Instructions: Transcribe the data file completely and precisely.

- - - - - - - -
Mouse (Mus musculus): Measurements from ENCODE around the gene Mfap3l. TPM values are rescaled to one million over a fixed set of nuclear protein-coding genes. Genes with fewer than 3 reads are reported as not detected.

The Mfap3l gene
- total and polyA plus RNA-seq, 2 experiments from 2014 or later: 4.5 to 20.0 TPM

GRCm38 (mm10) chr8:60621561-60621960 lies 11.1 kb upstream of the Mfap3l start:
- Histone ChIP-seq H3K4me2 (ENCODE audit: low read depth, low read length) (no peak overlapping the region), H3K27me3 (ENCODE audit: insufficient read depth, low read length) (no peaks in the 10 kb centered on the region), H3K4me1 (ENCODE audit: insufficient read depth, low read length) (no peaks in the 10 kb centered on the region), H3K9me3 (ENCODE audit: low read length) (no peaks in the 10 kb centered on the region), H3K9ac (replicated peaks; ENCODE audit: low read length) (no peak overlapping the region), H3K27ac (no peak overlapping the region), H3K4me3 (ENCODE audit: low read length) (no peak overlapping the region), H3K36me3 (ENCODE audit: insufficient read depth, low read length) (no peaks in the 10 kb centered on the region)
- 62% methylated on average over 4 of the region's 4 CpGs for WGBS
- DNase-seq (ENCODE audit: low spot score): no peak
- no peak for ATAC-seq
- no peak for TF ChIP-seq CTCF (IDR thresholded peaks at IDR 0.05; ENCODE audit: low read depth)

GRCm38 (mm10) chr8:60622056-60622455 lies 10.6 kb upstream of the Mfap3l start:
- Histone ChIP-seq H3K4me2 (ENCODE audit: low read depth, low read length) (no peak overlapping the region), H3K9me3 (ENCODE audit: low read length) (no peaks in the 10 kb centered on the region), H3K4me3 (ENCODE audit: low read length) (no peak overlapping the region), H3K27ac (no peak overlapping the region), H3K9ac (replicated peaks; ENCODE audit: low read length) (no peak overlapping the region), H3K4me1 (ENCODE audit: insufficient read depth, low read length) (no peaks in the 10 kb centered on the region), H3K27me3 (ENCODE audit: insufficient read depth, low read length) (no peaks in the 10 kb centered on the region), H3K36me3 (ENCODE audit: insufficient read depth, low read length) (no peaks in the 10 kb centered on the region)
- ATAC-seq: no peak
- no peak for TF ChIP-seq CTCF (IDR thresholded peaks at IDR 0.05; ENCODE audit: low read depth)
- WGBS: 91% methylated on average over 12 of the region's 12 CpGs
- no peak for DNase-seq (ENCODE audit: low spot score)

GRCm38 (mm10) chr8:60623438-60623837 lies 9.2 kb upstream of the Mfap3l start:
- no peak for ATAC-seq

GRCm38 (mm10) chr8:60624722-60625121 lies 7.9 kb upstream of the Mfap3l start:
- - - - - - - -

Mouse (Mus musculus): Measurements from ENCODE around the gene Mfap3l. TPM values are rescaled to one million over a fixed set of nuclear protein-coding genes. Genes with fewer than 3 reads are reported as not detected.

The Mfap3l gene
- total and polyA plus RNA-seq, 2 experiments from 2014 or later: 4.5 to 20.0 TPM

GRCm38 (mm10) chr8:60621561-60621960 lies 11.1 kb upstream of the Mfap3l start:
- Histone ChIP-seq H3K4me2 (ENCODE audit: low read depth, low read length) (no peak overlapping the region), H3K27me3 (ENCODE audit: insufficient read depth, low read length) (no peaks in the 10 kb centered on the region), H3K4me1 (ENCODE audit: insufficient read depth, low read length) (no peaks in the 10 kb centered on the region), H3K9me3 (ENCODE audit: low read length) (no peaks in the 10 kb centered on the region), H3K9ac (replicated peaks; ENCODE audit: low read length) (no peak overlapping the region), H3K27ac (no peak overlapping the region), H3K4me3 (ENCODE audit: low read length) (no peak overlapping the region), H3K36me3 (ENCODE audit: insufficient read depth, low read length) (no peaks in the 10 kb centered on the region)
- 62% methylated on average over 4 of the region's 4 CpGs for WGBS
- DNase-seq (ENCODE audit: low spot score): no peak
- no peak for ATAC-seq
- no peak for TF ChIP-seq CTCF (IDR thresholded peaks at IDR 0.05; ENCODE audit: low read depth)

GRCm38 (mm10) chr8:60622056-60622455 lies 10.6 kb upstream of the Mfap3l start:
- Histone ChIP-seq H3K4me2 (ENCODE audit: low read depth, low read length) (no peak overlapping the region), H3K9me3 (ENCODE audit: low read length) (no peaks in the 10 kb centered on the region), H3K4me3 (ENCODE audit: low read length) (no peak overlapping the region), H3K27ac (no peak overlapping the region), H3K9ac (replicated peaks; ENCODE audit: low read length) (no peak overlapping the region), H3K4me1 (ENCODE audit: insufficient read depth, low read length) (no peaks in the 10 kb centered on the region), H3K27me3 (ENCODE audit: insufficient read depth, low read length) (no peaks in the 10 kb centered on the region), H3K36me3 (ENCODE audit: insufficient read depth, low read length) (no peaks in the 10 kb centered on the region)
- ATAC-seq: no peak
- no peak for TF ChIP-seq CTCF (IDR thresholded peaks at IDR 0.05; ENCODE audit: low read depth)
- WGBS: 91% methylated on average over 12 of the region's 12 CpGs
- no peak for DNase-seq (ENCODE audit: low spot score)

GRCm38 (mm10) chr8:60623438-60623837 lies 9.2 kb upstream of the Mfap3l start:
- no peak for ATAC-seq

GRCm38 (mm10) chr8:60624722-60625121 lies 7.9 kb upstream of the Mfap3l start: